VMware has released Horizon View 6 as announced in the beginning of May. Horizon View 6 is the successor of VMware Horizon View 5.3 and has a number of new interesting features. In this blog I will tell you about these features. This is one of many blogs about Horizon 6, the others will be about upgrading the components to show you the ease of it. The other blogs will be released after the GA of the product.
I’ve played with the product and went on a training in the UK to learn more and more, my first impression is that is simple to setup and it just works.


Let’s first take a look at the new features Horizon 6 introduces;
  • Published applications
  • Cloud pod architecture
  • Central image management by Mirage
  • VSAN support
  • Management and automation

Things that stayed

A lot of things stayed the same or was rebranded for marketing reason.
  • Terminal services pool was rebranded to RDS farm.
  • Terminal services hosts are rebranded to RDS host

Things they dropped

With new releases vendors have time to think things over and decide to drop certain features, VMware has done the same;
  • Local mode is gone and is no longer supported.
  • Transfer server is also gone from the management console of course
Local mode functionality is covered with Mirage and Fusion Pro. FAT clients can be managed with Mirage and if you own a MAC you need Fusion Pro with that (included in the license I thought) to run a managed Windows instance.


Let’s take a quick look at the licensing for VMware Horizon 6, there are a few things that are important there. There will be three licenses available;
  • Standard
  • Advanced
  • Enterprise
The licenses are available in named user and concurrent use, The standard license is only available in concurrent license.
Refrence: VMware
Looking at the licenses you notice that the standard license is the old VDI license you all know as Premier.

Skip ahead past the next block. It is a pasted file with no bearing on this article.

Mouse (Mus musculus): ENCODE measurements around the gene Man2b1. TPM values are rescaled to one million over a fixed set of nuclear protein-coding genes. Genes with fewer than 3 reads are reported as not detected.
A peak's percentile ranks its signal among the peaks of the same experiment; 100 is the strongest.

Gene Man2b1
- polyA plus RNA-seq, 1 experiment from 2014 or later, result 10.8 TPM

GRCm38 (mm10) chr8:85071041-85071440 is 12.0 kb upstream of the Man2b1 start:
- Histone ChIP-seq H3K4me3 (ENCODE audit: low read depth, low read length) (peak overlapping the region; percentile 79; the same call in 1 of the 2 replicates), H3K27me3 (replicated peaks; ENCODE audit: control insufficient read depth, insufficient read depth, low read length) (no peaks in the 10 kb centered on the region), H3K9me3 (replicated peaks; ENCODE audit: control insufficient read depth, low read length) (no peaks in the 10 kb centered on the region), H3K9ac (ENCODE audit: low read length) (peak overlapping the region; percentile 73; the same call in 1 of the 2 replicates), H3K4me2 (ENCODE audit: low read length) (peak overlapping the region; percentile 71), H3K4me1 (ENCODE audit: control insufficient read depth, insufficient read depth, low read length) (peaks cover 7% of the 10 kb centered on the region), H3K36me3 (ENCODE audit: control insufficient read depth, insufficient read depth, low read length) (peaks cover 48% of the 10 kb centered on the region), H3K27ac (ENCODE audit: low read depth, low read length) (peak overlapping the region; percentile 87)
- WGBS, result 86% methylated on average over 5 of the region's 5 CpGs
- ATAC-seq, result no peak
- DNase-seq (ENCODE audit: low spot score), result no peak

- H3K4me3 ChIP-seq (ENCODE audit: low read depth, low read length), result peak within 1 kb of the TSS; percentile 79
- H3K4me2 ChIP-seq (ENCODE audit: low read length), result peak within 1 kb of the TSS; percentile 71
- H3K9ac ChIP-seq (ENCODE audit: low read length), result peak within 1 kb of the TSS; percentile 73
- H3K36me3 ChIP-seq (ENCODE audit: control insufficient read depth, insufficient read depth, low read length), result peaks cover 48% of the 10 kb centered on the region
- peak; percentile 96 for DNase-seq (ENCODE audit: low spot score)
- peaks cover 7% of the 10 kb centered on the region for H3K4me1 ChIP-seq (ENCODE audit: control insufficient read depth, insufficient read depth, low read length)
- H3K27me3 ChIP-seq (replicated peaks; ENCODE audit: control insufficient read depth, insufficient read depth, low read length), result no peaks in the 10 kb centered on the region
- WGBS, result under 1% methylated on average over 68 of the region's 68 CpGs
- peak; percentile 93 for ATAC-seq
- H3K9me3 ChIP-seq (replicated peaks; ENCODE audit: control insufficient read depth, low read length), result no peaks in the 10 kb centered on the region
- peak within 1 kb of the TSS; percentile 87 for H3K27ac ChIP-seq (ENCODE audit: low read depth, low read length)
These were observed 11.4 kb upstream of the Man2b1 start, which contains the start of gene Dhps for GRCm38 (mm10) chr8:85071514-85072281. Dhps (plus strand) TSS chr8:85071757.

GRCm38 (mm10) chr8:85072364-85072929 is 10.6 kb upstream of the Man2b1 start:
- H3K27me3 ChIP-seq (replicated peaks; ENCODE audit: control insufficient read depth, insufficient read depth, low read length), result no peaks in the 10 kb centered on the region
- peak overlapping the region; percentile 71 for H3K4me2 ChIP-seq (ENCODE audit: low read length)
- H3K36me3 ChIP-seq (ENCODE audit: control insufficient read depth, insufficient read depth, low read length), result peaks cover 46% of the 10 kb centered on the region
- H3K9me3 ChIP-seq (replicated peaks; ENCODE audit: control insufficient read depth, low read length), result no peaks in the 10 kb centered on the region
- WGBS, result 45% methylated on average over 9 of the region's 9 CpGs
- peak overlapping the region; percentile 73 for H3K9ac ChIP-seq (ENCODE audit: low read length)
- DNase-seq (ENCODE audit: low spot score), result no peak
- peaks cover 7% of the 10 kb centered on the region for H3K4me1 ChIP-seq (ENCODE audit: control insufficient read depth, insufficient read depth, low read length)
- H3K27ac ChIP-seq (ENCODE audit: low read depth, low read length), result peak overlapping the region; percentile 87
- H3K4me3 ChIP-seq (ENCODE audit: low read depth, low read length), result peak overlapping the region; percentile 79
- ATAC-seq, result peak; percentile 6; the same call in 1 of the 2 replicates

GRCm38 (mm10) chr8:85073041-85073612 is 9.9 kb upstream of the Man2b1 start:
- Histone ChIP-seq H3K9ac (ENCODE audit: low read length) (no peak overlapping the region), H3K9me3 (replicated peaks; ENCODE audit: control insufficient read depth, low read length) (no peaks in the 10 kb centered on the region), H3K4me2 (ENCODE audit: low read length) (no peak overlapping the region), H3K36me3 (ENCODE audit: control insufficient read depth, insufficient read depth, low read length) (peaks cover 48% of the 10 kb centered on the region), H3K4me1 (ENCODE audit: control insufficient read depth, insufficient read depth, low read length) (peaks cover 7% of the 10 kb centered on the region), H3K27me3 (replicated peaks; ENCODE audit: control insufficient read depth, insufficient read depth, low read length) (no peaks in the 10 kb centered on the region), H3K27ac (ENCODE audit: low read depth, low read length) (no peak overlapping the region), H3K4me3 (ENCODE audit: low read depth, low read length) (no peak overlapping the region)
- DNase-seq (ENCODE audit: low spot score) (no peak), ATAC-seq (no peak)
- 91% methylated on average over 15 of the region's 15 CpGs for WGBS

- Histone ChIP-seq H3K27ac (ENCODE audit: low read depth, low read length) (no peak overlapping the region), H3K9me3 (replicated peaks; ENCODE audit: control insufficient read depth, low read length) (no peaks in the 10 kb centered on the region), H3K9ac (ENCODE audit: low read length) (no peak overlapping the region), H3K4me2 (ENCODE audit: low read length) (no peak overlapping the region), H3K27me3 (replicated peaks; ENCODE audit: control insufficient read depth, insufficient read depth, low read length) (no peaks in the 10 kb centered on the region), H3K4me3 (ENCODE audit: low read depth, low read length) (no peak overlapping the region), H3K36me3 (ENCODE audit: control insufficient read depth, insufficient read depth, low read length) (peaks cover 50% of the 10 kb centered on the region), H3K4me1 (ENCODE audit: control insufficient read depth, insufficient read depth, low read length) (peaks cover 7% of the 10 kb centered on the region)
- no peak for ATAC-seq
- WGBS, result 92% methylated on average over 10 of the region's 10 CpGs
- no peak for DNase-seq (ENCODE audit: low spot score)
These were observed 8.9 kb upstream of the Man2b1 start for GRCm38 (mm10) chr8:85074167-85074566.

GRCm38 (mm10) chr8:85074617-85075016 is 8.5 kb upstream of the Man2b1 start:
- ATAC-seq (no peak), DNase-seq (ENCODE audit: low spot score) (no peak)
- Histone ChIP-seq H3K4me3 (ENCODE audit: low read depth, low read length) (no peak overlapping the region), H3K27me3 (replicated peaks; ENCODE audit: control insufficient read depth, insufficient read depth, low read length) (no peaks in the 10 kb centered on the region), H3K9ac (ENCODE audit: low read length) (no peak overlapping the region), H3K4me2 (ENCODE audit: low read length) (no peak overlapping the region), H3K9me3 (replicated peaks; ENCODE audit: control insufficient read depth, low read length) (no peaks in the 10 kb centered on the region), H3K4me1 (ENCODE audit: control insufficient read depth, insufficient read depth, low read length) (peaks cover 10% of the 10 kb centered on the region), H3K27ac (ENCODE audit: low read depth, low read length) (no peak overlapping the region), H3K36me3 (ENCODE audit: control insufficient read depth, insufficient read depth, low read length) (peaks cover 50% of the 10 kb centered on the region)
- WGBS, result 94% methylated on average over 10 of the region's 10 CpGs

When you want to be able to use an RDS farm to publish applications you will need to Advanced license.
for vCops and vCAC you will have to go to the Enterprise license.
So to keep it simple:
VDI = Standard
VDI+RDS = Advanced
VDI+RDS+vCAC = Enterprise
when we look at the Microsoft protocol provider table we will see that pretty soon VMware will have it’s own entry on it for PCoIP, that’s pretty awesome for that means they really built something new to work with RDS hosts and didn’t lift on RDP. PcoIP will be listed as 3, Citrix is listed as 1 VMware says, don’t know about that but that could be true (find legacy the wrong term in this case).


Cloud pod

With larger and larger environment VMware was facing a bigger problem because the current version of VMware View didn’t support spanning across multiple datacenter. the ADAM database could get corrupt if you did due to latency. We had lengthy discussions at VMworld concerning this and I’m glad VMware has come with a solution. VMware horizon View 6 supports multi datacenters to build large enterprise ready environments.
In a next blog I’ll go into the way you can setup a cloud pod and the entitlements around it. for This post that’s way to much information.


Let’s keep this one simple, VMware Horizon 6 will support VSAN. What is the benefit of VSAN? you can use local storage for your desktops like FusionIO and still also use persistent desktops in a pool. The VSAN will integrate the local storage as central storage. The benefits are obvious I think.
If you want to read more, VMware wrote a blog about it, read it here.


With new products new names arise, some vendors change their product names almost every six months. VMware hasn’t been doing that that much but with VMware View we’ve a change View became Horizon View since 5.2.I was wondering what I could show in the blog without breaking NDA but as VMware has posted screenshots themselves I guess we are also entitled to do so. I removed some content that was not mentioned anywhere else before, that I will post in due time…


A collection of RDS hosts is called a farm in Horizon view 6. When you look in the management console under Inventory you will find Farms and Machines. So remember a collection of RDS hosts is called a Farm and you create a farm by adding one or more RDS hosts to it. An RDS host can’t be in more than one farm like Citrix, they are on the same track there.
As you can see in the screenshot there is a difference between Farms and machines. A farm is a collection of RDS hosts, that’s obvious I guess. When you look at the machines option in the menu you will see that they made an option to look at the VDI desktops and at the RDS hosts.